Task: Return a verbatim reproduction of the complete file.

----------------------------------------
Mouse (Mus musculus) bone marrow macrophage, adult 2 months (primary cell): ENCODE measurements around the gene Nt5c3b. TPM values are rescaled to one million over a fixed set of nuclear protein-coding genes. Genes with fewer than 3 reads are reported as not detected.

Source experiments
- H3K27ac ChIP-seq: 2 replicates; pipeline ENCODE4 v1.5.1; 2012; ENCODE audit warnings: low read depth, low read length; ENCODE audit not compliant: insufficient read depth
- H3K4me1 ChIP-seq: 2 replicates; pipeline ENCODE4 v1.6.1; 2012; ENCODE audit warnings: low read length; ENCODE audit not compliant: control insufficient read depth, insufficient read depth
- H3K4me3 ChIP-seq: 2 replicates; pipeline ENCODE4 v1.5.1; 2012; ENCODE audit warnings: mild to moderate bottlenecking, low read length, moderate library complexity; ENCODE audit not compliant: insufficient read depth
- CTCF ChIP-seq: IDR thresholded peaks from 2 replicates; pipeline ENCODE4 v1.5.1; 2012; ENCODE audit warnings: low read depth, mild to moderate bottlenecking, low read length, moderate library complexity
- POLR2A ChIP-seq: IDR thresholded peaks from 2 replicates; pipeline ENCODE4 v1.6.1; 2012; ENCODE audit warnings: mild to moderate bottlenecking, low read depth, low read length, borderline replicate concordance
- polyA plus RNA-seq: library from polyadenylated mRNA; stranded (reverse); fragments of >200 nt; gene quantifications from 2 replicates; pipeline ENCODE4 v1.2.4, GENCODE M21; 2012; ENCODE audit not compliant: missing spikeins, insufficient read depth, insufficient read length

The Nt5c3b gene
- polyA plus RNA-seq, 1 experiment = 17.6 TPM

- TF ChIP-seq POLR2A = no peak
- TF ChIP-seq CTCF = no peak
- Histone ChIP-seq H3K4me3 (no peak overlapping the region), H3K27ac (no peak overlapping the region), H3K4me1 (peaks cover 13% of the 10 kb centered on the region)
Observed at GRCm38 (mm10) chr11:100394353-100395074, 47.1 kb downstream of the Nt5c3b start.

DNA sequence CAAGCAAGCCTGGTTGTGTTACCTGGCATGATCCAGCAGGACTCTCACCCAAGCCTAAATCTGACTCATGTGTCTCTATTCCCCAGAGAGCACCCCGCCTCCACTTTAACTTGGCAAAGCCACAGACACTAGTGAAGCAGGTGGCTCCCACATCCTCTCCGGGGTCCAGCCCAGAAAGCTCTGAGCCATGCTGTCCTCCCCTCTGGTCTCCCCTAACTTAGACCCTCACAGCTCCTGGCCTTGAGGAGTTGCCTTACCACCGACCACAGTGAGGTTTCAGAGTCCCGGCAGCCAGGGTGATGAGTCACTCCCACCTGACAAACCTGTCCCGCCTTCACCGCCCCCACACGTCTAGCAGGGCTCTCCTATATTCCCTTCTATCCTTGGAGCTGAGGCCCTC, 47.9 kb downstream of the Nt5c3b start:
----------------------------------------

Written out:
Mouse (Mus musculus) bone marrow macrophage, adult 2 months (primary cell): ENCODE measurements around the gene Nt5c3b. TPM values are rescaled to one million over a fixed set of nuclear protein-coding genes. Genes with fewer than 3 reads are reported as not detected.

Source experiments
- H3K27ac ChIP-seq: 2 replicates; pipeline ENCODE4 v1.5.1; 2012; ENCODE audit warnings: low read depth, low read length; ENCODE audit not compliant: insufficient read depth
- H3K4me1 ChIP-seq: 2 replicates; pipeline ENCODE4 v1.6.1; 2012; ENCODE audit warnings: low read length; ENCODE audit not compliant: control insufficient read depth, insufficient read depth
- H3K4me3 ChIP-seq: 2 replicates; pipeline ENCODE4 v1.5.1; 2012; ENCODE audit warnings: mild to moderate bottlenecking, low read length, moderate library complexity; ENCODE audit not compliant: insufficient read depth
- CTCF ChIP-seq: IDR thresholded peaks from 2 replicates; pipeline ENCODE4 v1.5.1; 2012; ENCODE audit warnings: low read depth, mild to moderate bottlenecking, low read length, moderate library complexity
- POLR2A ChIP-seq: IDR thresholded peaks from 2 replicates; pipeline ENCODE4 v1.6.1; 2012; ENCODE audit warnings: mild to moderate bottlenecking, low read depth, low read length, borderline replicate concordance
- polyA plus RNA-seq: library from polyadenylated mRNA; stranded (reverse); fragments of >200 nt; gene quantifications from 2 replicates; pipeline ENCODE4 v1.2.4, GENCODE M21; 2012; ENCODE audit not compliant: missing spikeins, insufficient read depth, insufficient read length

The Nt5c3b gene
- polyA plus RNA-seq, 1 experiment = 17.6 TPM

- TF ChIP-seq POLR2A = no peak
- TF ChIP-seq CTCF = no peak
- Histone ChIP-seq H3K4me3 (no peak overlapping the region), H3K27ac (no peak overlapping the region), H3K4me1 (peaks cover 13% of the 10 kb centered on the region)
Observed at GRCm38 (mm10) chr11:100394353-100395074, 47.1 kb downstream of the Nt5c3b start.

DNA sequence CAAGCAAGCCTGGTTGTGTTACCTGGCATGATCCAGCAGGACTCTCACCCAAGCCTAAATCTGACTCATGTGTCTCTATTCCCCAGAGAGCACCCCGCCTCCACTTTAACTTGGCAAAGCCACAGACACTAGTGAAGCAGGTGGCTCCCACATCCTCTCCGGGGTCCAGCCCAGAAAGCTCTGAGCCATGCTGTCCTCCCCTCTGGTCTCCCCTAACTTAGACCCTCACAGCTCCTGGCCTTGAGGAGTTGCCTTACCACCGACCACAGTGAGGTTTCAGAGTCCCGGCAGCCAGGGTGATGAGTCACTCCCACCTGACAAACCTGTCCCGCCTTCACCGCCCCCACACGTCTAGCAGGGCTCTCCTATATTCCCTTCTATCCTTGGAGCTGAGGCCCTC, 47.9 kb downstream of the Nt5c3b start: